The trial of ousted Tunisian leader Zine el Abidine Ben Ali, in exile in Saudi Arabia, will start in his absence on June 20, interim Prime Minister Beji Caid Essebsi told Al-Jazeera Monday.
"I am announcing it for the first time, the trial will start on the 20th", Essebsi told the television channel.
Ben Ali and his associates were facing more than 90 charges, he added.
He also said Saudi authorities had not responded to Tunisian requests to hand over the former president.
Ben Ali fled Tunisia in January following a revolt against his 23-year rule. Family members say he suffered a stroke in February and he has made no public appearances.
Tunisia's new authorities are preparing to try him and his wife Leila Trabelsi on drugs, guns and graft charges in absentia.
Tunisian authorities have said the first charges will relate to the discovery of cash, weapons and drugs in presidential palaces, including almost two kilogrammes (4.4 pounds) of narcotics, thought to be cannabis, and ê27 million in cash.
These finds form the basis of only two of the dozens of ongoing inquiries into the first couple, their family and the regime's former ministers and officials.
Authorities have said they are also looking into cases of murder, abuse of power, trafficking of archaeological artifacts and money laundering.
A statement released last week by Ben Ali's French lawyer, Jean-Yves Le Borgne, denounced the investigation and trial in preparation.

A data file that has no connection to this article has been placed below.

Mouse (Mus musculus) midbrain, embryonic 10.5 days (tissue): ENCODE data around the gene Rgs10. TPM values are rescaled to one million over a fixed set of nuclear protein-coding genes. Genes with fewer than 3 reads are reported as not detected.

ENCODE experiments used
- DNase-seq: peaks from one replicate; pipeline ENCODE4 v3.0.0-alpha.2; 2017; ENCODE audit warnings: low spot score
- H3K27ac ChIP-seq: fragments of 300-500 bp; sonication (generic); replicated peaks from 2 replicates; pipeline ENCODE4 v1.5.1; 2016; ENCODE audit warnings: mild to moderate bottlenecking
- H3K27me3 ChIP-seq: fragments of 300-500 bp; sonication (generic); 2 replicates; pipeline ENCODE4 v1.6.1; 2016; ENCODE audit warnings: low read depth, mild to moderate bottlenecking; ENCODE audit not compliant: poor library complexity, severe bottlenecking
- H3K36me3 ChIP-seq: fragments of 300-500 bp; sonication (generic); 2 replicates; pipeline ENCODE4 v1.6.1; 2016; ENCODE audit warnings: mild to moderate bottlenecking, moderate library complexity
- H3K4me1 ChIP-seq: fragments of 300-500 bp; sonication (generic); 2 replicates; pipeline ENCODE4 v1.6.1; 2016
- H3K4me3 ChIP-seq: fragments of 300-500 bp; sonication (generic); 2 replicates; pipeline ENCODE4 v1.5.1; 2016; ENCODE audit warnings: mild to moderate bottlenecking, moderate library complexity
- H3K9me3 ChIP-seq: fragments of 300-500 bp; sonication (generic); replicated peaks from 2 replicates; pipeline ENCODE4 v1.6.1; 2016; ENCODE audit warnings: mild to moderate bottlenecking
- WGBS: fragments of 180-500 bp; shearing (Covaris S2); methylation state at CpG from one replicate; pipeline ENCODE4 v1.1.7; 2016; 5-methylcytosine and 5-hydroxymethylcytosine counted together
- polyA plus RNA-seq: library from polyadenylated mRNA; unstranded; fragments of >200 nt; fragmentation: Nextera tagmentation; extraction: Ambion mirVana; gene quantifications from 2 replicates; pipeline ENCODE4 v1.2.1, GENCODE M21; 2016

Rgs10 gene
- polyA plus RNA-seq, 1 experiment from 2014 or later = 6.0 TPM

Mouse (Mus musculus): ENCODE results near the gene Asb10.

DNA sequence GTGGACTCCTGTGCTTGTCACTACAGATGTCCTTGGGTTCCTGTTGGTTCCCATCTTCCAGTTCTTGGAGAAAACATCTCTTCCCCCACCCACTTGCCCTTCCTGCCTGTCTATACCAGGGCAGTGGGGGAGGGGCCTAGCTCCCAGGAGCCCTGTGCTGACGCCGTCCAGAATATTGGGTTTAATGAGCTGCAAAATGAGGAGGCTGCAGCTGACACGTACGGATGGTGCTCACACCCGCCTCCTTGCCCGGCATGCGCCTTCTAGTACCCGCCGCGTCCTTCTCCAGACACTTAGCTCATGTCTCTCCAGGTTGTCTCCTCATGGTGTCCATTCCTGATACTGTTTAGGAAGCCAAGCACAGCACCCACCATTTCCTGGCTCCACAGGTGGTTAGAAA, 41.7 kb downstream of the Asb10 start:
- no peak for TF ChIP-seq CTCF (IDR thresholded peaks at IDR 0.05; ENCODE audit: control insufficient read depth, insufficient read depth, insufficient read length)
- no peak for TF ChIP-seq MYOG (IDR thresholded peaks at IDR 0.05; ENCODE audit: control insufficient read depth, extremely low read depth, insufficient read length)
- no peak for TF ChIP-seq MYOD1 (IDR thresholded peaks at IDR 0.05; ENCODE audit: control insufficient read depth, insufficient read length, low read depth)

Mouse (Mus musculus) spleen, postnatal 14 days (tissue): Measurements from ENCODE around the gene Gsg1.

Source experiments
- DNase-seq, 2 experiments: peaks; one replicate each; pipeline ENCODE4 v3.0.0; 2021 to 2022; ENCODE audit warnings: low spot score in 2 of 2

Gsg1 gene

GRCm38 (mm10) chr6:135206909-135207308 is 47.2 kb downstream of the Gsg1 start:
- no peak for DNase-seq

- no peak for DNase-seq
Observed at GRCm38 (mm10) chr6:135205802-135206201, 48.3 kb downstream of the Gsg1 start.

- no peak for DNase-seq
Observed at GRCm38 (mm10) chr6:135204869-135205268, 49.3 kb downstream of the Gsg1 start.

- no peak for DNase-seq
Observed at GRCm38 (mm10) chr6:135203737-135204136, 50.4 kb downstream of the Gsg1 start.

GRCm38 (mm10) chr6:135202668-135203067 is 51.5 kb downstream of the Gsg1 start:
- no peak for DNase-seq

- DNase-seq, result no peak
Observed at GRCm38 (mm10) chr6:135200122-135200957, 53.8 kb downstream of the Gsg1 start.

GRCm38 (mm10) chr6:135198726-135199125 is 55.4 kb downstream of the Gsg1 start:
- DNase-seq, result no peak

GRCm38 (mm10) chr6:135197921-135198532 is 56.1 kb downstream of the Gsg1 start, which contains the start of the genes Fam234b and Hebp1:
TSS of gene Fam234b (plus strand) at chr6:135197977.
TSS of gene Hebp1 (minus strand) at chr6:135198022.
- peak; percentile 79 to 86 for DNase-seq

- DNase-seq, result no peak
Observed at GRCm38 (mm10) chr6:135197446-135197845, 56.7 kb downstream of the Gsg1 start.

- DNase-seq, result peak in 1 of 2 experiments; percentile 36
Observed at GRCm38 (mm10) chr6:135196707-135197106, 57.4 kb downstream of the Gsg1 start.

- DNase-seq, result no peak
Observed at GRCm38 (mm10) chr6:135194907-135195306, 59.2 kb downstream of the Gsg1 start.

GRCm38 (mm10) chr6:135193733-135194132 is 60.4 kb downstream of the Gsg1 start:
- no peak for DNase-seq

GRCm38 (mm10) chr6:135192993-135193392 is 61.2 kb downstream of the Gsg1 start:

"The searches carried out in his official and personal offices are just set-ups designed to discredit him," said the statement from Leborgne.
"The trial that Tunisia is preparing against him is just a masquerade, whose only aim is to illustrate a symbolic break with the past."
Ben Ali also said through his lawyer that he had no property or assets in France or anywhere else abroad.
Several European countries have nevertheless said they have frozen assets belonging to Ben Ali and his entourage.
Tunisia's interim administration has called for the former president to be extradited from Saudi Arabia along with his wife.
The Tunisian revolution was the first and so far the most successful of a string of uprisings against autocratic rulers in the Middle East and north Africa, which have come to be known as the Arab Spring.
Egypt also began a programme of democratic reform after the fall of Hosni Mubarak, but Libya and Yemen have fallen into civil conflict and pro-democracy protests in Bahrain and Syria face brutal repression.
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